February 28, 2007
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Global Climate Change Digest
A Guide to Information on Greenhouse Gases and Ozone Depletion
Published July 1988 through June 1999
FROM VOLUME 4, NUMBER 12, DECEMBER 1991
OF GENERAL INTEREST
"Reduced Antarctic Ozone Depletions in a Model with Hydrocarbon
Injections," R.J. Cicerone (Dept. Geosci., Univ. California, Irvine CA
92717), S. Elliott, R.P. Turco, Science, 254(5035), 1191 ff.,
Nov. 22, 1991.
Uses a numerical model to explore the possible benefits of injecting ethane
or propane into the Antarctic stratosphere. Annual injections of 50,000 tons of
either hydrocarbon could suppress ozone loss, but under some circumstances ozone
depletion could be increased. Key uncertainties include initial concentrations
of nitrogen oxide species and poorly defined chemical and physical processes.
Delivering and distributing the hydrocarbons would be difficult.
"Length of the Solar Cycle: An Indicator of Solar Activity Closely
Associated with Climate," E. Friis-Christensen (Danish Meteor. Inst.,
Lyngbyvej 100, DK-2100, Copenhagen O/, Denmark), K. Lassen, Science,
254(5032), 698-701, Nov. 1, 1991.
(See Research News, this Global Climate Change Digest issue--Dec.
1991.) Demonstrates that the record of the variation of the precise length of
the roughly 11-year sunspot cycle over the past 130 years is very highly
correlated with long-term variation of the Northern Hemisphere land air
temperature. This suggests a close connection between the Earth's climate and
"The Greenhouse Index," Environment, 33(8), 2-4,
Oct. 1991. Objections by G. Marland to an index of national greenhouse gas
accountability suggested by Hammond et al. in a previous issue, and their
"Volcanic Shade Causes Cooling," J.F. Luhr (Global Volcanism
Prog., Smithsonian Inst., NHB-119, Washington DC 20560), Nature, 354(6349),
104-105, Nov. 14, 1991. Pumice ejected in the June 1991 eruption of Mount
Pinatubo contained the anhydrite CaSO4. The eruption released an SO2-rich cloud
which could lead to global-scale cooling at the Earth's surface in the next few
years, counteracting expected global warming. Details of the composition of the
Pinatubo eruption are reported by Bernard et al., ibid., p. 139.
"Coal-Bed Methane in the UK," C. Mitchell (Sci. Policy Res.,
Univ. Sussex, Falmer, Brighton, E. Sussex BN1 9RF, UK), Energy Policy,
19(9), 849-854, Nov. 1991.
Although British Coal estimates 1987 methane emissions from UK coal mining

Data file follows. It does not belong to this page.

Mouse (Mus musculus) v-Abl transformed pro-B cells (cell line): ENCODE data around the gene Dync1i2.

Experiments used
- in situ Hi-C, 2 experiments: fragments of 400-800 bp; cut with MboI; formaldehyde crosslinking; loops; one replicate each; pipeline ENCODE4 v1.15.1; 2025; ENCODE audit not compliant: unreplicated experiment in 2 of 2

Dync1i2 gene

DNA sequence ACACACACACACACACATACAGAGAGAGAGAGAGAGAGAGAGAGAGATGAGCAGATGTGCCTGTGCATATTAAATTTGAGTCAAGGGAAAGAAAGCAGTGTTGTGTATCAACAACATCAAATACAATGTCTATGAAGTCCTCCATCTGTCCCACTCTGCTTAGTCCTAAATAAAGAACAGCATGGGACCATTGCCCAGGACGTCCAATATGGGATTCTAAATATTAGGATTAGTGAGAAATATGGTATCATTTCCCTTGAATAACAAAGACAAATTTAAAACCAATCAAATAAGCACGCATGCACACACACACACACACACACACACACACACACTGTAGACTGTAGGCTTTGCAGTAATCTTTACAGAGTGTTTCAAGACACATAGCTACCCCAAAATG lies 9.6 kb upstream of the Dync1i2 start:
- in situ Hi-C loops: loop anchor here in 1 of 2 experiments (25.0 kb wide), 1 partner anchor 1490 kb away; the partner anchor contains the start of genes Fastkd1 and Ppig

to be 0.8 + or - 0.2 million tons, this number cannot be verified until relevant
data are released. Based on an approach developed by the U.S. EPA, emissions
were 1.19-2.21 million tons. Both estimates indicate a lost resource and a major
contribution to greenhouse gases.
Two related articles from Nature, 353(6347), Oct. 31,
"Chaos in Ocean Heat Transport," C. Covey (Lawrence-Livermore Nat.
Lab., MS L-264, Livermore CA 94551), 796-797. Results of the following paper by
Weaver et al. raise the question of whether the chaotic nature of oceanic
circulation limits climate predictability, just as the chaotic nature of the
atmosphere limits the predictability of weather.
"Freshwater Flux Forcing of Decadal and Interdecadal Oceanic
Variability," A.J. Weaver (Dept. Meteor., McGill Univ., 805 Sherbrooke St.
W, Montreal, Que. H3A 2K6, Can.), E.S. Sarachik, J. Marotze, 836-838. Numerical
experiments show the importance of freshwater flux forcing in exciting oceanic
variability, and possibly self-sustained oscillations. Such variability may be
important in interpreting observations of decadal and interdecadal variability
in the air-sea-ice climate system.
"Keeping Global Change Honest," W.S. Broecker (Lamont-Doherty
Observatory, Palisades NY 10964), Global Biogeochem. Cycles, 5(3),
191-192, Sep. 1991.
The lure of global change funding encourages exaggeration of the relevance
of research projects to the greenhouse warming problem, making the task of
policy makers more difficult. An example is the claim by the Joint Global Ocean
Flux Study (JGOFS) that biological cycling of carbon in the ocean plays a key
role in the uptake of CO2; marine biology probably has a negligible impact. (See
related article in Science, p. 845, Aug. 23, 1991, and subsequent
comment by C. Wunsch, ibid., p. 357, Oct. 18.)
"The Atmospheric Input of Trace Species to the World Ocean,"
R.A. Duce (Sch. Oceanog., Univ. Rhode Island, Narragansett RI 02881), P.S. Liss
et al., ibid., 193-259.
A lengthy analysis that assesses current data and develops global-scale
estimates of the atmospheric fluxes of trace elements, mineral aerosol, nitrogen
species (particularly those that can be utilized as nutrients), and synthetic
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Index of Abbreviations